A Sao Paulo judge has ordered that Brazil will lose access to social media platform WhatsApp for 48 hours, starting at 9pm EST. But that’s only the beginning.
Over 90% of Brazil’s online population are WhatsApp users, surpassing even sites like Facebook and YouTube by a wide margin. The shutdown comes primarily at the behest of Brazilian telecommunications companies, indignant that some of the most expensive mobile rates in the world are being undercut by a free multi-platform messenger.
In addition, legislation has been introduced that would not only give the government free reign to spy on its citizens, but would actually criminalize uses of social media. It’s a knee-jerk reaction to a populace quickly losing faith in a government rife with scandal.
The proposed restrictions under PL 215/15 — disparagingly known as “Big Spy” by its detractors — would require citizens of Brazil to input their home address, phone number, and even their Tax ID in order to access any internet service or application. Companies would also have to keep this information on file for up to three years, in order for the government to be able to access the data.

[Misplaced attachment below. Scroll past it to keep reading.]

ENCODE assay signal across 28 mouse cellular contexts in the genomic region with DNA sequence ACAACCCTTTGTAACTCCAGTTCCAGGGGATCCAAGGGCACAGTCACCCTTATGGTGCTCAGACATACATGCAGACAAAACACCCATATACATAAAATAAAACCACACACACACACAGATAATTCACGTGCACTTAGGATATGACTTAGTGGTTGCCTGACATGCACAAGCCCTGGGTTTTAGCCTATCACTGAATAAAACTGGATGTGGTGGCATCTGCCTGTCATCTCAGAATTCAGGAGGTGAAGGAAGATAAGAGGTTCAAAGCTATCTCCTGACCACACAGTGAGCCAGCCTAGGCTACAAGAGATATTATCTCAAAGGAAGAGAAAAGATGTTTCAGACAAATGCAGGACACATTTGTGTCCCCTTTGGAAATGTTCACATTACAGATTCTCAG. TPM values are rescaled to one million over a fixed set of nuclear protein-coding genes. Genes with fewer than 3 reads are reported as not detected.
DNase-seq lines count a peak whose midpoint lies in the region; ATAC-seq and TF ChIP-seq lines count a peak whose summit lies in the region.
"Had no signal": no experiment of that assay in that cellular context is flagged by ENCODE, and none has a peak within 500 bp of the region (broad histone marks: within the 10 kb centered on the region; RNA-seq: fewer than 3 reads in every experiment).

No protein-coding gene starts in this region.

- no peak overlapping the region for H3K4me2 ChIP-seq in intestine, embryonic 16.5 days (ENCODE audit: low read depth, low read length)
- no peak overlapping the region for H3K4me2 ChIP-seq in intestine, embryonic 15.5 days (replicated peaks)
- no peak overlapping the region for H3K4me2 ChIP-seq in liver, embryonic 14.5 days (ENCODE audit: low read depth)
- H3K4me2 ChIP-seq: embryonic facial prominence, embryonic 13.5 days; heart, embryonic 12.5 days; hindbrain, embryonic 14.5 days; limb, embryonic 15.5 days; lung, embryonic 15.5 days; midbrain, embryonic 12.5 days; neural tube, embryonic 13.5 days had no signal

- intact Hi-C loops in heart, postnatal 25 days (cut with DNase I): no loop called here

It would also allow virtually free-form censorship by politicians, allowing them to demand that any content they found offensive to their image be completely removed from the web. In the face of widespread discontent regarding the rampant corruption in Brazil’s halls of power, it’s not difficult to see why politicians would rather silence the voices raised against them.
Big Spy has already gotten the predictable approval of Brazil’s lower house of Congress, and now it’s headed for a vote that will lead it to President Dilma’s desk. It’s a “sad day for Brazil” according to Facebook’s Mark Zuckerberg. A sad day indeed, as the “Social Media Capital of the Universe” moves steadily toward a future in which online socializing is a criminal offense.
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